Internet of Things (IoT) technology and devices have been changing the nature of user experiences for some time as consumers gradually adopt mobile app-driven technologies such as smart lighting, connected thermostats, home security systems and doorbell alarms. We expect this trend to accelerate into 2022, and perhaps even accelerate in the second half of 2023, in a way that offers consumers and business users more options for connected experiences that bridge the divide between the physical and of the digital world.
Why is this acceleration happening now and what does it mean for customer experience (CX)? The confluence of technology infrastructure upgrades, rising expectations of digital experiences, and the disappearing public perception of the physical-digital divide are all factors. Here’s what we’re seeing trending right now and what it means for brands.
The rollout of 5G in the US creates a better environment for connected devices
5G technology has been in the news lately due to delays in US rollout at some airports, but overall rollout is now moving forward after years of anticipation. People with 5G-enabled devices who live and work in areas with active 5G radio spectrum will have faster mobile and connected experiences.
Forrester predicts that as 5G coverage expands, investment in smart infrastructure will increase by 40% this year. This growth will include new investments in industrial emission control devices and utility management tools such as smart meters and smart thermostats that adjust customer settings to optimize comfort and energy savings based on weather and grid requirements, making the customer experience even more connected and seamless. These experiences, along with 5G-driven speed improvements, can drive the adoption of more IoT devices as consumers reap more benefits.
More customers will embrace connected experiences
In addition to better technology support for connected experiences, users will be more likely to embrace mobile IoT experiences as their attitudes evolve. Forrester predicts that this year, “roughly 80% of consumers will view the world as entirely digital, with no disconnect” between online and physical world experiences.
As people feel more comfortable with a unified digital-physical environment, we can expect greater adoption IoT devices and devices that are amplifying the merging of physical and digital, from homeowners adjusting their smart thermostat while on vacation to mobile push notifications alerting users when a load of laundry is tumble drying ground floor is finished.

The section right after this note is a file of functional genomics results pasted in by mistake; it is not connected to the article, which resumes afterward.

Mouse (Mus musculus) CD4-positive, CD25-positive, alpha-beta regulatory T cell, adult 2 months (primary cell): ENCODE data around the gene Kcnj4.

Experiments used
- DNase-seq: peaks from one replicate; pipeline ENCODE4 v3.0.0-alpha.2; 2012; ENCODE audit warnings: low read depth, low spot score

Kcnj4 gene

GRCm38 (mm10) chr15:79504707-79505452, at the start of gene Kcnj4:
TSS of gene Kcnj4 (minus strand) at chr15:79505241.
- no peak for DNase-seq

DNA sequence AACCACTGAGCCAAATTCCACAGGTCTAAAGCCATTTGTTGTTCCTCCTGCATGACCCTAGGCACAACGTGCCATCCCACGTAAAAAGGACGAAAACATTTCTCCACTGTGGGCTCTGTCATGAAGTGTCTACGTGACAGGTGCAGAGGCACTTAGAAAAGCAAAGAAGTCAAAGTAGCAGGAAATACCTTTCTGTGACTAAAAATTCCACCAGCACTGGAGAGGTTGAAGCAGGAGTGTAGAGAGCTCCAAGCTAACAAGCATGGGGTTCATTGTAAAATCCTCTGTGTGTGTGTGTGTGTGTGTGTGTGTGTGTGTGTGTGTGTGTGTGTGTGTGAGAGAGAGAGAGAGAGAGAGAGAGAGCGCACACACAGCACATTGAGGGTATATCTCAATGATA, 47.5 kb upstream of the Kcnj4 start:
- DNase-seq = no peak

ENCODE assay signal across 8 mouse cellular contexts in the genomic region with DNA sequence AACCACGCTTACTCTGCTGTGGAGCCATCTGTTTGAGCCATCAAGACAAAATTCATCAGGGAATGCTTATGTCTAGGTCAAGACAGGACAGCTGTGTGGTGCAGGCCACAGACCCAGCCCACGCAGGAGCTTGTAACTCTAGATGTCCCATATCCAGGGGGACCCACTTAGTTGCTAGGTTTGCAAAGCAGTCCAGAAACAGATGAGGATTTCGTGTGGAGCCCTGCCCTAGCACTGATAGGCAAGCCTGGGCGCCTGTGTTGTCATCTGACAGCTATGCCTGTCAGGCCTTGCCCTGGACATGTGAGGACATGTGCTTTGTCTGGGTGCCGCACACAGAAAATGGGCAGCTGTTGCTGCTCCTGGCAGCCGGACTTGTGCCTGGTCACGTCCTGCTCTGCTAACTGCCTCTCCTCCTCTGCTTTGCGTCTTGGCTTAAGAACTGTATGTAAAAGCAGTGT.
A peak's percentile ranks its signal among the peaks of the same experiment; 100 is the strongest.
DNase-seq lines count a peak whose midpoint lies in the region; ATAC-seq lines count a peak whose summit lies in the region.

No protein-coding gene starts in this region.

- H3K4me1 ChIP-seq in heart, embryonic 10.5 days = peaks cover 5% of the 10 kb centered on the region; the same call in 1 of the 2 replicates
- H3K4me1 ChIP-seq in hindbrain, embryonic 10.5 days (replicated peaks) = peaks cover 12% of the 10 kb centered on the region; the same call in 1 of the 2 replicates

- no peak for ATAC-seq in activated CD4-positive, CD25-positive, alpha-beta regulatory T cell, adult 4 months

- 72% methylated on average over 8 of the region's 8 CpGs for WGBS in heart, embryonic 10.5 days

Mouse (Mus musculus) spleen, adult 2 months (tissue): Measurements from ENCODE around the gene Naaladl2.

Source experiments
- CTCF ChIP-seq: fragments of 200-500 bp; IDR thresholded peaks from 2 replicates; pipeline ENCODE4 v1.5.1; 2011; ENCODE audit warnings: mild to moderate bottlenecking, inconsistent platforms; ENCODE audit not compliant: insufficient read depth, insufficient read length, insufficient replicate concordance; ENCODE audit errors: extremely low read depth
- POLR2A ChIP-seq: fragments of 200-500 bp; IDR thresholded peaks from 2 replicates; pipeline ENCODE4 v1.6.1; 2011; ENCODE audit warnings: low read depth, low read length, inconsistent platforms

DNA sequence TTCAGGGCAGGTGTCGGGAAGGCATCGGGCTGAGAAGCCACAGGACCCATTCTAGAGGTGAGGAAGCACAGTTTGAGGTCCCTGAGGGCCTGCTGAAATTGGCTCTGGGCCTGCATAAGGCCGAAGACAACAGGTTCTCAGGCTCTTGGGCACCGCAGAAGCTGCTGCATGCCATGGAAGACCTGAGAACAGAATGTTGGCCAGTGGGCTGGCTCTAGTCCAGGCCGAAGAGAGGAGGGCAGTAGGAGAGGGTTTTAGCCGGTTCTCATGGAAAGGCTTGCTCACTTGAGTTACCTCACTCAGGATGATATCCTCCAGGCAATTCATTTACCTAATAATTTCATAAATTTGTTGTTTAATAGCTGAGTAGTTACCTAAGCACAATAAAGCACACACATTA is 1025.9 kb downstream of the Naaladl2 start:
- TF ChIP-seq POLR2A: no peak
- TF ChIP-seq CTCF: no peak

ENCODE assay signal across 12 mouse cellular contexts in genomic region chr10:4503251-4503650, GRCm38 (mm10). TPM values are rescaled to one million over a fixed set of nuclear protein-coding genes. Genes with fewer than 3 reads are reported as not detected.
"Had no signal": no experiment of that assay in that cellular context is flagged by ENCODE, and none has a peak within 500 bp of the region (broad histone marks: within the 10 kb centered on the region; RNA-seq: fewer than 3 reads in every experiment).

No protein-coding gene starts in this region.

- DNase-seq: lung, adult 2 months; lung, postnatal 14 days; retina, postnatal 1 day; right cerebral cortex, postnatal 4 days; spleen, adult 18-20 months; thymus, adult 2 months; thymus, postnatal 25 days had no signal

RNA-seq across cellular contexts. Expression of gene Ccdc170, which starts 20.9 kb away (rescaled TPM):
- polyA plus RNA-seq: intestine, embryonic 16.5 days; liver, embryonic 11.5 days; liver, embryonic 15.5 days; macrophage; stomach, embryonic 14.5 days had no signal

On the B2B side, Industrial IoT (IIoT) device costs are expected to decrease. This allows more companies to adopt or enhance connected monitoring devices that report the real-time condition of manufacturing equipment, lighting and HVAC systems that adapt to building usage patterns, and product monitoring devices that are installed by manufacturers that monitor devices in the field to provide customers with information alert you when this unit requires preventive maintenance or repair. In each of these use cases, the devices can route alerts through mobile devices to operations managers, repair technicians, and other key workers, transforming the employee experience.
Further refinements to existing connected experiences
Smart home devices were one of the first consumer use cases IoT, but the proliferation of competing platforms has made it difficult for customers to find and use the best devices for their needs. Now these big tech brands are working together on a unified smart home standard that will break down connectivity barriers across brands. The goal is to make it easier for consumers to integrate their existing devices into one system and easily add more devices without worrying about compatibility.
Their new standard aims to allow users to control devices through the smart home mobile apps they already use, and even control the same smart home device with more than one app. When this new platform rolls out, perhaps as early as mid-year, it could give more consumers the confidence to count Connect IoT devices to their home networks or start using smart home devices.
A normalization of Mobile-IoT Connected Experiences
For many companies, this year is the time to explore new ways to let their customers interact with their product. For example, buying a vending machine used to be a hands-on experience. With connected vending machines, users can now pay on their mobile device and receive their product without having to touch the machine, handle currency, or insert their card into the machine. At some point this will be the new norm.
Due to improvements in technology and interoperability, as well as the increasing acceptance of connected experiences, 2022 could make great strides towards a world where IoT and connected experiences are viewed simply as things and experiences. The context of the IoT opens up a spectrum of possibilities to connect users to an eternal real-world system – a real-world analog of the online metaverse.
Even more interesting is the possibility that the trend towards connected experiences will continue to accelerate in late 2023. Then, Forrester predicts the end of the current chip shortage that will cap IoT growth by up to 15% this year. When the floodgates for chips finally open, we may see even more opportunities to create connected experiences and even greater demand for those experiences as customer and employee expectations evolve.
Michael Martin is Enterprise Architect for Capgemini America specialized in mobile development and implementation of solutions for various industries. He was the lead architect for many large e-commerce projects in the 2000-2010 era and has led solutions in the mobile ecosystem for the past 12 years.